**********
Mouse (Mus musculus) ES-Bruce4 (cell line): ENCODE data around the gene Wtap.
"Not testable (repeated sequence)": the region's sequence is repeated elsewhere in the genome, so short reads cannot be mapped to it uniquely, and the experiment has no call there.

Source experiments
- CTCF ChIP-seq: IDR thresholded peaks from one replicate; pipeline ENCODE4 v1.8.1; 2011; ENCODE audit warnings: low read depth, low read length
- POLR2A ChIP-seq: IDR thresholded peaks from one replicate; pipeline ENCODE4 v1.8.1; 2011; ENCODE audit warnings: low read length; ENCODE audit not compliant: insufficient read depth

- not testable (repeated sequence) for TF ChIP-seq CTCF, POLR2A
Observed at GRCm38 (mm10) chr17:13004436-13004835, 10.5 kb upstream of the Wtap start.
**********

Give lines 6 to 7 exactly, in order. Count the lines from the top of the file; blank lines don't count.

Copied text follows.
- not testable (repeated sequence) for TF ChIP-seq CTCF, POLR2A
Observed at GRCm38 (mm10) chr17:13004436-13004835, 10.5 kb upstream of the Wtap start.